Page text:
Bobbie-Jo’s hair was dark brown, even darker than Bonita’s, and pulled back in a tight, high ponytail that she brushed into a loose ringlet.  When she walked, the tip of that curl brushed against the back of her neck.   Bobbie-Jo was always laughing and smiling, that nice kind of smile that meant ‘I really like my life’ or maybe her ponytail just tickled her neck all the time.  Sometimes I just wanted to tug on her skirt and say, “Hey Bobbie-Jo, you can sit by me.”  Of course I  never did, ’cause my best-friend-from-the-bus, Betty, got on first and always sat right down next to me, and besides, Bobbie-Jo was a teenager, she only liked other teenagers.  And her sister, Cleta.  Of course she liked Cleta.  Mom said you have to be good to your sister, you will never find a better friend, ’cause your sister’s gonna know you from the time you’re born. No one else will know you  forever like that.  A sister will always be there for you.

Bobbie-Jo learned to drive and got a part-time job after school over in the City.  Sometimes, she had to drive home kinda late at night, especially on the weekend.  One night when it was raining really hard, a man drove right into her lane and hit her straight, head-on.  Bobbie-Jo never knew what hit her.  She died right then and there. I know that because I heard it straight from the guy at the funeral parlor.

Cleta’s phone was on the same party-line as my phone.  If you had a party-line and if you heard a voice on the line, you had to hang up really fast.  Listening-in was super rude and an invasion of privacy.  Besides that, Mom got hopping mad if she caught anyone listening-in.  Deanna could lift that phone up and cover the receiver; she listened-in without anyone knowing.  I tried sometimes, ’cause it was kind of interesting to hear boring stuff going on at somebody else’s house, but usually whoever was talking, mostly Lois, my best-friend-from-the-bus, Betty’s, teenager sister, would say “Hang up the phone!” in an angry voice.  I hated people getting angry at me, even when they didn’t know it was me.  Anyway, when Bobbie-Jo got in that car wreck, I stayed right away from that phone.  I only picked it up once, and I heard Cleta’s mom crying to the undertaker.  That was the worst kind of sadness I ever heard.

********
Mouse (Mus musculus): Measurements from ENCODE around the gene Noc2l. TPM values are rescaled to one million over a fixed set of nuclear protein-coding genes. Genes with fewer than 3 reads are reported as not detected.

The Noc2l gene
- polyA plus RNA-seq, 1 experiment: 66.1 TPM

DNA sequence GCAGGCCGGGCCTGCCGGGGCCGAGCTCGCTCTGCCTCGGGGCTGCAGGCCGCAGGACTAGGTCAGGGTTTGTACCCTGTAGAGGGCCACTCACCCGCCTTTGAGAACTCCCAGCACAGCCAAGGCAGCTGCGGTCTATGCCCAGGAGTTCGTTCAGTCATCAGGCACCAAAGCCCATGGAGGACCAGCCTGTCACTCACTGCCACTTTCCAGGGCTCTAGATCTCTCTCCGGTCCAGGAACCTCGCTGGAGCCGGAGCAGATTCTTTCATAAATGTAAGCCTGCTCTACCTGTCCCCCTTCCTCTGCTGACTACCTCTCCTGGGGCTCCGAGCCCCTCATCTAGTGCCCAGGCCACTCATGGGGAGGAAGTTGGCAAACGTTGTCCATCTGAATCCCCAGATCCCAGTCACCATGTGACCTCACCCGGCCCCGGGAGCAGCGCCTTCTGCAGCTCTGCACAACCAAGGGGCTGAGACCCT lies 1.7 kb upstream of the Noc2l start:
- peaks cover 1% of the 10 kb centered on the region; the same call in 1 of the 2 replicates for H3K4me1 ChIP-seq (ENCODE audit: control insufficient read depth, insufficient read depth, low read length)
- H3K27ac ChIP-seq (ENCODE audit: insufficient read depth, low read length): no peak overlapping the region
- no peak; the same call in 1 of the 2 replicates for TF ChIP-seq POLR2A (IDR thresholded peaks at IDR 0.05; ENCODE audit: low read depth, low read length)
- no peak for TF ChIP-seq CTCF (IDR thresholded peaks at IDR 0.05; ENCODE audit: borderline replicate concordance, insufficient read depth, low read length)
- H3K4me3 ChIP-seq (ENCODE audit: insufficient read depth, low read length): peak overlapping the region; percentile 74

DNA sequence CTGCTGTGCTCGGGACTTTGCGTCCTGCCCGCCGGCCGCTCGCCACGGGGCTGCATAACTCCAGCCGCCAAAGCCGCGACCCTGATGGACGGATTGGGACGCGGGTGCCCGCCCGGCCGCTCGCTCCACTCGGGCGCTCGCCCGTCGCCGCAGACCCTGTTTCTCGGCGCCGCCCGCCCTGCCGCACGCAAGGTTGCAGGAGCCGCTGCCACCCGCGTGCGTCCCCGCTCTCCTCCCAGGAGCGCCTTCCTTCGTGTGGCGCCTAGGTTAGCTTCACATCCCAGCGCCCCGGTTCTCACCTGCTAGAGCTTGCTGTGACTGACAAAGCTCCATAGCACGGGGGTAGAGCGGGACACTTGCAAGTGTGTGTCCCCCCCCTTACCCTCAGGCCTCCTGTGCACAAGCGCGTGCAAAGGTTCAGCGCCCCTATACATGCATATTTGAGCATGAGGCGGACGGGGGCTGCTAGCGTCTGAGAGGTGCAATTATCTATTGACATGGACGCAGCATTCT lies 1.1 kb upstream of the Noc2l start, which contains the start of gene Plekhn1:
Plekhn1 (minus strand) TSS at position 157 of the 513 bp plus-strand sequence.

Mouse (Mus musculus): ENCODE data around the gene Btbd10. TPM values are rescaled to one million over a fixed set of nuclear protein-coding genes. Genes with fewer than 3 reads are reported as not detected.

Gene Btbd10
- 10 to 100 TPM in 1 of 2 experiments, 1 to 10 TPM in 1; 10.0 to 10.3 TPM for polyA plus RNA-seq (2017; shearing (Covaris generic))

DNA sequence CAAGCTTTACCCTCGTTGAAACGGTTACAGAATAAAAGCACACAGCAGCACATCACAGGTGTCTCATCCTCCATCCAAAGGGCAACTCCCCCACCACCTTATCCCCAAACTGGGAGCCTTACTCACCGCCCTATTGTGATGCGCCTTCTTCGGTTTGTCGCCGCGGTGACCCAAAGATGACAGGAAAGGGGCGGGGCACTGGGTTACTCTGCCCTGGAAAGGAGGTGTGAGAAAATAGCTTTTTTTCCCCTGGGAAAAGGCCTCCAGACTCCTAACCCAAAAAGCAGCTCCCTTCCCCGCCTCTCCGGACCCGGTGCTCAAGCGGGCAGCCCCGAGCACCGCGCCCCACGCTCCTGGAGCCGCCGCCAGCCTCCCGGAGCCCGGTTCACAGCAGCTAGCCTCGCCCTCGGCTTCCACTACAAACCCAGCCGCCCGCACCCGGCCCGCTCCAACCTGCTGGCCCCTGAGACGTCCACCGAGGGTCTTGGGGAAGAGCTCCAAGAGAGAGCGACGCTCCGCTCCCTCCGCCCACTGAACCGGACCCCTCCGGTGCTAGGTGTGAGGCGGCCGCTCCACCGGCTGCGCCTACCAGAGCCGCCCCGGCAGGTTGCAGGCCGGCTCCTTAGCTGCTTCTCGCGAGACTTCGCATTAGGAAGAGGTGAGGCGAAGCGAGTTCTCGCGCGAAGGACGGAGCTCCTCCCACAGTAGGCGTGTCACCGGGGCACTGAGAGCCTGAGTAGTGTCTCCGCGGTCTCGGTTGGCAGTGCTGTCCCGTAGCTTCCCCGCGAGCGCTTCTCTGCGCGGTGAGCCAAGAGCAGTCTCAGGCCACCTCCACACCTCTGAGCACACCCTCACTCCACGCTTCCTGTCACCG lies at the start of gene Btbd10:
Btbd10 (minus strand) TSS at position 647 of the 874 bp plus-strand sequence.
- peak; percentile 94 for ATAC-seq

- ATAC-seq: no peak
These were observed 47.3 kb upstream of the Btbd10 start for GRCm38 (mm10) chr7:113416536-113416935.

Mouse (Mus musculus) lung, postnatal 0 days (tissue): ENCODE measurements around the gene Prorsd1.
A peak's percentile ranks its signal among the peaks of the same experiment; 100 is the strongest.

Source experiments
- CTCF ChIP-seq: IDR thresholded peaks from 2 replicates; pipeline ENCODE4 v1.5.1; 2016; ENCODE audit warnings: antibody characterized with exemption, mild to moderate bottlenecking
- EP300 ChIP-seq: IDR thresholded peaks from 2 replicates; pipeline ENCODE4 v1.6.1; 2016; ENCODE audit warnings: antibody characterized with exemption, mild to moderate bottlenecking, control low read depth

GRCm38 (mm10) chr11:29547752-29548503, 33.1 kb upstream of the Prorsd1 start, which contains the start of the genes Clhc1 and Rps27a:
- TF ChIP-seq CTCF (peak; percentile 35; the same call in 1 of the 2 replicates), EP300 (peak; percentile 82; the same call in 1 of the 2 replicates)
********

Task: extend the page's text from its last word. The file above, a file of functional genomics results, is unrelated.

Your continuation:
Teacher took the whole class to the funeral home to pay our respects to Cleta and her family; it was only three blocks away, so we all walked down there at Noon Hour.  I think the whole school went to the funeral home that day.  Lots of adults stood around saying how good Bobbie-Jo looked.  That body in there did not even look like Bobbie-Jo to me:  no smile, no can-cans fluffing her dress way out, and no ponytail at all, just a fancy curly hairstyle, kind of like her mom’s, that Bobbie-Jo never, ever wore in real life.